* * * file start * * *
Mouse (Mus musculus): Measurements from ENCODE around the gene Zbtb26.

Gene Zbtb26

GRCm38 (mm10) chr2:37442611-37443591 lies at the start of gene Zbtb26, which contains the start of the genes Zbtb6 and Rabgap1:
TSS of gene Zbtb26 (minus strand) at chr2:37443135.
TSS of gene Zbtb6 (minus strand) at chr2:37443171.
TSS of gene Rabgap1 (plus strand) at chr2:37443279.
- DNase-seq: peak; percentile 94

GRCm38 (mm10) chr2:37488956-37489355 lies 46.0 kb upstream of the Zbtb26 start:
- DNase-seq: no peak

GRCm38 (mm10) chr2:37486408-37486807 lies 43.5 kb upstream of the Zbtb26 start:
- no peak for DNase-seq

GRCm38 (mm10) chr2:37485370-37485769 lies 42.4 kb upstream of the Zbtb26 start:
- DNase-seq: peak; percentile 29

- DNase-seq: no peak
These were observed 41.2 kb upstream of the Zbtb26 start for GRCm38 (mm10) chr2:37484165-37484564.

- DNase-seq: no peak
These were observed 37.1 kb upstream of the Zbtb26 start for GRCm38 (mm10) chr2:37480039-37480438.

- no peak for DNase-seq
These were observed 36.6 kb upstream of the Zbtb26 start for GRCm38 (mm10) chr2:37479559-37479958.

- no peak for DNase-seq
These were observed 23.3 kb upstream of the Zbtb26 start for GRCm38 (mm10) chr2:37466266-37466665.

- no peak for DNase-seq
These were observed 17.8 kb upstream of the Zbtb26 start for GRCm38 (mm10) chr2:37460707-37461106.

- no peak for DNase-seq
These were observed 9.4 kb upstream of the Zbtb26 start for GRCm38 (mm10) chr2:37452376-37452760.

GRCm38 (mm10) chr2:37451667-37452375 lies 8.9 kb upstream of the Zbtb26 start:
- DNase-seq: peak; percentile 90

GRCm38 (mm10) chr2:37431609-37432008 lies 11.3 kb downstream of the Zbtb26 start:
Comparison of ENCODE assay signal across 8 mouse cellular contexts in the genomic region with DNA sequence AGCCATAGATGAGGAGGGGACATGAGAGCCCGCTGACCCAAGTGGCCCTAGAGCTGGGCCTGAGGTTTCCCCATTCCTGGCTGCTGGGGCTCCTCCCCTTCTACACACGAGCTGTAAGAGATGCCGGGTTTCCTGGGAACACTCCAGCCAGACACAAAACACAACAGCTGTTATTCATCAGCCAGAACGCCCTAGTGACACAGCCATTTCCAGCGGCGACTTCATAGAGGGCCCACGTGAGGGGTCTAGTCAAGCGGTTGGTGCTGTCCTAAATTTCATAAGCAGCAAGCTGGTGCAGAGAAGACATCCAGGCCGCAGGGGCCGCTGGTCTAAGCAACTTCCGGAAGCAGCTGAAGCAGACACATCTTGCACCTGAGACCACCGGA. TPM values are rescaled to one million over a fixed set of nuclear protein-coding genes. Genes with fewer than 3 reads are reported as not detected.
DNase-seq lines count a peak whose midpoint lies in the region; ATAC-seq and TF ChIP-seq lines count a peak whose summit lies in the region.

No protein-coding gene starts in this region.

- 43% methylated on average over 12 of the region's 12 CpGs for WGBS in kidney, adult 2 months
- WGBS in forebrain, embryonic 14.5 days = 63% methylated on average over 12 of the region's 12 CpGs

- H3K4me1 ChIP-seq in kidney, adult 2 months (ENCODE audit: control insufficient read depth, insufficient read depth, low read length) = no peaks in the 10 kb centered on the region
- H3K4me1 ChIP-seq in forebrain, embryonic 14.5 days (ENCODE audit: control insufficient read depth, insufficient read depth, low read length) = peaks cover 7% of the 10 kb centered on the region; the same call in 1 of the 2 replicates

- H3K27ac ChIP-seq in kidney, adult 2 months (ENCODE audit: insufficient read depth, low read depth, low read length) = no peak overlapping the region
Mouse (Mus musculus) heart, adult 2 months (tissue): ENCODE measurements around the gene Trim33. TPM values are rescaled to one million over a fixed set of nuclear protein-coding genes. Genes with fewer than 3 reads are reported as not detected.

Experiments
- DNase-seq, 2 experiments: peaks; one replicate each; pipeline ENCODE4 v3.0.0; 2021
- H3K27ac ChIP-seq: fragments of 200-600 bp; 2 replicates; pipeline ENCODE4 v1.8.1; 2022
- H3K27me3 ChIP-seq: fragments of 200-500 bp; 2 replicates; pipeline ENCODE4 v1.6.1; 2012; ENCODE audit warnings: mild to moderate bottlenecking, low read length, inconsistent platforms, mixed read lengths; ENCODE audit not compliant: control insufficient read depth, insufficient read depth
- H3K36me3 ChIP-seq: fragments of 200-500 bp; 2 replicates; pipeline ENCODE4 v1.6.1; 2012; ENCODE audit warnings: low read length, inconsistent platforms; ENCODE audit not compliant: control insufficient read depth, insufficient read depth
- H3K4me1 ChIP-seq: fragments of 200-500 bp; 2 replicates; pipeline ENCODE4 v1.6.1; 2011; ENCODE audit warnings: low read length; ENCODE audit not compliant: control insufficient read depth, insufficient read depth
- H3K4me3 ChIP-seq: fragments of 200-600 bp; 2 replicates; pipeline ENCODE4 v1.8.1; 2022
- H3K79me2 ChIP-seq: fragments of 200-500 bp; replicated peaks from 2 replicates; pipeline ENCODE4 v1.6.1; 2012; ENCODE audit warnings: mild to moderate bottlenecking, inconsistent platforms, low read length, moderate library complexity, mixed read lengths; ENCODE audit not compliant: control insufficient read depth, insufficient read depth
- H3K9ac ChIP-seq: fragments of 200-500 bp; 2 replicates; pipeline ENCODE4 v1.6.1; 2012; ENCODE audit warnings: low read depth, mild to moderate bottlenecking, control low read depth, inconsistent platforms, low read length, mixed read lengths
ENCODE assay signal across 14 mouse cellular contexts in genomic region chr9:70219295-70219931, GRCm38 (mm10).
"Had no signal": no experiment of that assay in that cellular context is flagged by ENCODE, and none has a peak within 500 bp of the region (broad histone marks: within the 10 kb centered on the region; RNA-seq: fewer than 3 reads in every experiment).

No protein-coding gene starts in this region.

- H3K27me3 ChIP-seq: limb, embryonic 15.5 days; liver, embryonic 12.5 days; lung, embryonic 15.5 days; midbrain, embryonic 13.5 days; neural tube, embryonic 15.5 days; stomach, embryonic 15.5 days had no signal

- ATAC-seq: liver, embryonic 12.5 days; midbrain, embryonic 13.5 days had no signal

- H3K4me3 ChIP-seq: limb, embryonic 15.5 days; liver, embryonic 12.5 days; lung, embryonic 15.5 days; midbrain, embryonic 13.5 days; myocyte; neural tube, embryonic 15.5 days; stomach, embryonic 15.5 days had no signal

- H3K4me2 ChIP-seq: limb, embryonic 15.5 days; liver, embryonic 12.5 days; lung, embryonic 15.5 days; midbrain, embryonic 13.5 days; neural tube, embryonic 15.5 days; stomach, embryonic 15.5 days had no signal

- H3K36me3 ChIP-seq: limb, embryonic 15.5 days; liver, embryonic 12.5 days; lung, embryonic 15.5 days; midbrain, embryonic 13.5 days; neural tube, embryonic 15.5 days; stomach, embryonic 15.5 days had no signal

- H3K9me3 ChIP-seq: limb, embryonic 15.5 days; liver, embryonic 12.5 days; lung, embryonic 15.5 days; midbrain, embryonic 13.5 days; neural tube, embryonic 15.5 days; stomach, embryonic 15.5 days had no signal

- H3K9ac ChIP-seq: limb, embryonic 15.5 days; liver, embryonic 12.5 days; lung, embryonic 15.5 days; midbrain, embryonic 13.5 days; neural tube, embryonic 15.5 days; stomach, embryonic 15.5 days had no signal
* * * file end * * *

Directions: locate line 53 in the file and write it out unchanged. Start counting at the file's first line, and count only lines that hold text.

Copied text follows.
- H3K4me2 ChIP-seq: limb, embryonic 15.5 days; liver, embryonic 12.5 days; lung, embryonic 15.5 days; midbrain, embryonic 13.5 days; neural tube, embryonic 15.5 days; stomach, embryonic 15.5 days had no signal